Ms. Ann Sophie Oxlund – 1st Secretary, Royal Danish Embassy, Uganda congratulated the HURIPEC and CRIC for the work done to understand the intersection of military, governance, development and democracy. She noted that it is important for the government to respect democracy, freedom of expression and human rights. She also reiterated that DANIDA is happy to support the project and looks forward to the results of the research conducted; the academia and civil society should continue to engage the military and other security agencies on how to get a better understanding of what is happening in Uganda.
The engagement was officially opened by Prof. Umar Kakumba – Deputy Vice Chancellor/Academic Affairs, Makerere University who represented the Vice Chancellor. He thanked SoL and HURIPEC for organizing the event to discuss the important issues pertaining to security and development.
Prof. Kakumba noted that ‘development is a key issue for a country but it can’t be achieved without peace and security’ He thanked the organisers for inviting the security agencies to be part of the discussions. The Makerere University Strategic Plan is premised on the role of Makerere as a leader in knowledge generation for societal transformation and thus the discussions here contribute to knowledge generation and ranking of the university, the Deputy Vice Chancellor highlighted.
He also noted that HURIPEC is one of the flagship units for Makerere University for research and publications directly contributing to the university’ ranking. Prof. Kakumba further noted that Makerere is well-position to provide policy advice an contribute to important conversations for the country.
He welcomed the support from the Royal Danish Embassy and partnership with CRIC. He thanked Prof. Mbazira and colleagues for taking Makerere University out of the Ivory Tower and contributing to national development.
Panelists presenting at the event included: Ms. Sarah Bireete – Director, Centre for Constitutional Governance, Major General Henry Matsiko – National Political Commissar, UPDF, Brigadier General Felix Kulaigye – Director Mindset Change, OWC, Prof. Fredrick Jjuuko – SoL, Prof. Sallie Simba – Department of Political Science, College of Humanities and Social Sciences. The moderator was Mr. Charles Odongtho.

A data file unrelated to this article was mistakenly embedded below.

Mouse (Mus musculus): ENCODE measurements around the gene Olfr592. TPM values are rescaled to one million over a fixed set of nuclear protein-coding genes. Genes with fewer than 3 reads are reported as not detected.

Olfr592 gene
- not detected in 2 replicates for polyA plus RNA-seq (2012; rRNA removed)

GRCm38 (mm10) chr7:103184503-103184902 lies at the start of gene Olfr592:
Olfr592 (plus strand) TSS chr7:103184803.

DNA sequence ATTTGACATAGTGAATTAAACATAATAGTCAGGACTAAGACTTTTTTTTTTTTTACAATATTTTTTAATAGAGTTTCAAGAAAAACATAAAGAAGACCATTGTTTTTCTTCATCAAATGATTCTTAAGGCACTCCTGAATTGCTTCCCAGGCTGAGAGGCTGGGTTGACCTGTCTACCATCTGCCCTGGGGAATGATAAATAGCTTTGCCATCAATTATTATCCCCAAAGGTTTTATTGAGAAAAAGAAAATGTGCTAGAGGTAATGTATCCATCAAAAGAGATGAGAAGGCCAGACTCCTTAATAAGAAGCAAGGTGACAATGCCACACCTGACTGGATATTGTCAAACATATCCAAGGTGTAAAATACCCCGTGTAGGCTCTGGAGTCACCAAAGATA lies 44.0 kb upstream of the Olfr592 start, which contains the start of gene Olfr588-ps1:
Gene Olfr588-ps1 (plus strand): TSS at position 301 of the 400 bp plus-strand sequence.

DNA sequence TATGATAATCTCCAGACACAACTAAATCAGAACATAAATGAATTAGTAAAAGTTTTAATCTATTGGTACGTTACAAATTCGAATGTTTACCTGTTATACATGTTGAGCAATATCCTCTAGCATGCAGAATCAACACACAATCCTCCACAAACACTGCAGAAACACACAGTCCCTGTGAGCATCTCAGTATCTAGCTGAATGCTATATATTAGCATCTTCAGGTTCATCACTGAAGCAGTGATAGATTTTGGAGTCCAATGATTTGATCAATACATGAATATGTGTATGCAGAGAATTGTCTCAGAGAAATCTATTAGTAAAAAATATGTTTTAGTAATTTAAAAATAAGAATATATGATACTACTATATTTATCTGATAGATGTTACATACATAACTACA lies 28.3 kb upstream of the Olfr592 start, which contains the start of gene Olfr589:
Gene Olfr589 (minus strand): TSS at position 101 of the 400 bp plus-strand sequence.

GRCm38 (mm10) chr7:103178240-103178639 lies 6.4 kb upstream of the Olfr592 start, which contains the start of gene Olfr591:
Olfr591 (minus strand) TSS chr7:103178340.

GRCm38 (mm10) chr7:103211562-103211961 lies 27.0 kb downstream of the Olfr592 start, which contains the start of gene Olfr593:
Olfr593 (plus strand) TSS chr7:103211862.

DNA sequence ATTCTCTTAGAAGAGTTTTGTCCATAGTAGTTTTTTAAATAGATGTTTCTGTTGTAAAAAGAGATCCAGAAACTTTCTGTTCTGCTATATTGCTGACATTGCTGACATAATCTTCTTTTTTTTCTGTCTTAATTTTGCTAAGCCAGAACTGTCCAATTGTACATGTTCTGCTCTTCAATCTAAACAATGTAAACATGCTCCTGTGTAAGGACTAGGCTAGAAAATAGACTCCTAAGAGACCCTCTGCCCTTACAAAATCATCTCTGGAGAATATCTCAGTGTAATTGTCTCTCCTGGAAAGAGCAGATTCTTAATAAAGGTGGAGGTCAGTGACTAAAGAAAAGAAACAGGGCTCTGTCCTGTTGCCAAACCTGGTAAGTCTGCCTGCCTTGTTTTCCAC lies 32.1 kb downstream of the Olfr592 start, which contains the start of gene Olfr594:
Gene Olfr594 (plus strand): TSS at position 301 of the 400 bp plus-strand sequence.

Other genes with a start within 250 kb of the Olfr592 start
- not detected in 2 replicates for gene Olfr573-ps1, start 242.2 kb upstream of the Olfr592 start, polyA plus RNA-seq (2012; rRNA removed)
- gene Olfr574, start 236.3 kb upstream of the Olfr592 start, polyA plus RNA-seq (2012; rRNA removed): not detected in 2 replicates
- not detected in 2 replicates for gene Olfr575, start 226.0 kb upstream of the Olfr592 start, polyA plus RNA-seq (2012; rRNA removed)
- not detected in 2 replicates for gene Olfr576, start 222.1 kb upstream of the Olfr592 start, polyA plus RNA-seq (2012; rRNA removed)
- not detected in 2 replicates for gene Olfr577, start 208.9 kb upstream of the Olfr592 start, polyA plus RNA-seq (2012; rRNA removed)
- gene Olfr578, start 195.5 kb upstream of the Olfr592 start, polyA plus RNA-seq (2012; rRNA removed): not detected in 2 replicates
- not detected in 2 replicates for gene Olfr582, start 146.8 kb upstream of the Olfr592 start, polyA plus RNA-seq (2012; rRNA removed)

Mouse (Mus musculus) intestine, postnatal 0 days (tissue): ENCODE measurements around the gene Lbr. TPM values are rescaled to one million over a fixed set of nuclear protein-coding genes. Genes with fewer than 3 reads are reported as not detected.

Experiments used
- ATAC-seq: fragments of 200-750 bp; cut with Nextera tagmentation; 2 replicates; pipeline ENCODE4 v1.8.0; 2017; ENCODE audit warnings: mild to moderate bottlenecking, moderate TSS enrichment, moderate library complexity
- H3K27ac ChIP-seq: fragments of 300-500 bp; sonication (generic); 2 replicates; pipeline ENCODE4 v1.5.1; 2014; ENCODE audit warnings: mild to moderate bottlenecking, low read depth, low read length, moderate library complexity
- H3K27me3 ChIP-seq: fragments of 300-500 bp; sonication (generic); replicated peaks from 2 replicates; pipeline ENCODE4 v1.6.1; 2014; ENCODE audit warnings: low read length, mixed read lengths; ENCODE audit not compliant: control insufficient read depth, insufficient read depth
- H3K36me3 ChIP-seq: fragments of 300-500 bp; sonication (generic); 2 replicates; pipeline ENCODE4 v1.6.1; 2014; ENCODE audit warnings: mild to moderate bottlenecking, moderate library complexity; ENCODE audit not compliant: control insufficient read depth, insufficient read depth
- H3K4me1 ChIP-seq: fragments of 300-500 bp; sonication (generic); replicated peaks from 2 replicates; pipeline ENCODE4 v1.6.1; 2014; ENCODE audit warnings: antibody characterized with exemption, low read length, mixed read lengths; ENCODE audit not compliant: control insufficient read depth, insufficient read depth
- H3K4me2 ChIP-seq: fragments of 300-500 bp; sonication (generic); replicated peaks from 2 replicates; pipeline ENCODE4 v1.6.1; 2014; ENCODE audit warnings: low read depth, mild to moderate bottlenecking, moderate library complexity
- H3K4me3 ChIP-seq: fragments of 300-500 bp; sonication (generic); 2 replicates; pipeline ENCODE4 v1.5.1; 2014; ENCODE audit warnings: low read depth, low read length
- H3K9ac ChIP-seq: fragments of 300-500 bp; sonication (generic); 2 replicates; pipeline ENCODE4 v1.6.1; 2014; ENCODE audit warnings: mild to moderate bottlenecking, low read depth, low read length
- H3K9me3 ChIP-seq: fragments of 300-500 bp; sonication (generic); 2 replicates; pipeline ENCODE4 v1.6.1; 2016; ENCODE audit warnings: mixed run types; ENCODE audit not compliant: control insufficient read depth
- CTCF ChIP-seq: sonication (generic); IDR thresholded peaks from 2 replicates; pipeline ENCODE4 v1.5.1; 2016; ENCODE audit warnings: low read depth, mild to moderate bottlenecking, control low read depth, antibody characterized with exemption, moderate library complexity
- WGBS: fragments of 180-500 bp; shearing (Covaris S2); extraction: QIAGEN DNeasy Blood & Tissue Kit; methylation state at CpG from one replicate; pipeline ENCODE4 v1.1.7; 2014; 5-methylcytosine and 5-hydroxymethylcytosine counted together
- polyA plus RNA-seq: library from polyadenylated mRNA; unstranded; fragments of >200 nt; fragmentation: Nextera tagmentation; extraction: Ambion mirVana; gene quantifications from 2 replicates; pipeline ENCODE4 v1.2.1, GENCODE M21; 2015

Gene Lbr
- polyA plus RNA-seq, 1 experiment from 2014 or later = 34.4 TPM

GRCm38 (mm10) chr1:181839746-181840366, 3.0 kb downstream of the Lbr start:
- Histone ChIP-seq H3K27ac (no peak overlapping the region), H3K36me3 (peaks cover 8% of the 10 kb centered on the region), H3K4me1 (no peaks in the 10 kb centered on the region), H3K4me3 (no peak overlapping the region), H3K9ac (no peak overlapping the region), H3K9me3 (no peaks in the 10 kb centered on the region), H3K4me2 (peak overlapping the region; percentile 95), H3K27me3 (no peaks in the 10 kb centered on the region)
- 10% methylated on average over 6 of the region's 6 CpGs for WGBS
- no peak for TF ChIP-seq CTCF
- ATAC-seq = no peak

Some of the issues arising from the presentations and discussions included:
- As a country we do not know whether there can be change of government without involvement of the army.
- Citizens have to speak freely and hold leaders to account.
- There is need to define the role of the army in engaging civilian institutions.
- Militarisation is derogatory word.
- The army has been assigned to undertake the tasks because civilian managers have failed in some cases
- The involvement of the army in national development shouldn’t be an issue to cause anxiety.
- Lessons are present for Uganda as seen from the advances by the ‘Asian Tigers’ where the army has greatly contributed to national development.
- The nation must learn from the circumstances that led to 1966 attack of the Lubiri nd more recently in 2017 attack of the Rwenzururu Palace by the army otherwise the same mistakes will be repeated.
- The institutions like Parliament have abdicated their role to hold army to account.
- There is ‘civilianization’ of the military rather than ‘militarisation’ of society
- The meeting ended with calls for an understanding of the exit strategy of the army’s involvement in civilian works and the implication of military involvement on democracy, peace, security among other sectors. There is also the need to understand how to harness the UPDF as a resource for development in Uganda. ‘How do we work together amicably?’Dr. Zahara Nampewo closed the meeting and thanked all the participants and panelists for the presentations, discussions and attending the engagement. She reiterated that ‘this is only a scratch of the surface and we hope to host more of these conversations’